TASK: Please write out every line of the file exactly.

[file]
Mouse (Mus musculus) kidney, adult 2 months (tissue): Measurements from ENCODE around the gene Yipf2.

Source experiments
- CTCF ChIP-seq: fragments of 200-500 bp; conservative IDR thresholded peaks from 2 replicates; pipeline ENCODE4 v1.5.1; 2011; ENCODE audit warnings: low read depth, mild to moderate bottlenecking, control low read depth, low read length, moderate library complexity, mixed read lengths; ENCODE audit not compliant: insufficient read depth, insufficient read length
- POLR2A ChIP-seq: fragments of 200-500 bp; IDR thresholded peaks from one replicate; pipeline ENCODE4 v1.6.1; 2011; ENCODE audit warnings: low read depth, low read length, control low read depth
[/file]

Mouse (Mus musculus) kidney, adult 2 months (tissue): Measurements from ENCODE around the gene Yipf2.

Source experiments
- CTCF ChIP-seq: fragments of 200-500 bp; conservative IDR thresholded peaks from 2 replicates; pipeline ENCODE4 v1.5.1; 2011; ENCODE audit warnings: low read depth, mild to moderate bottlenecking, control low read depth, low read length, moderate library complexity, mixed read lengths; ENCODE audit not compliant: insufficient read depth, insufficient read length
- POLR2A ChIP-seq: fragments of 200-500 bp; IDR thresholded peaks from one replicate; pipeline ENCODE4 v1.6.1; 2011; ENCODE audit warnings: low read depth, low read length, control low read depth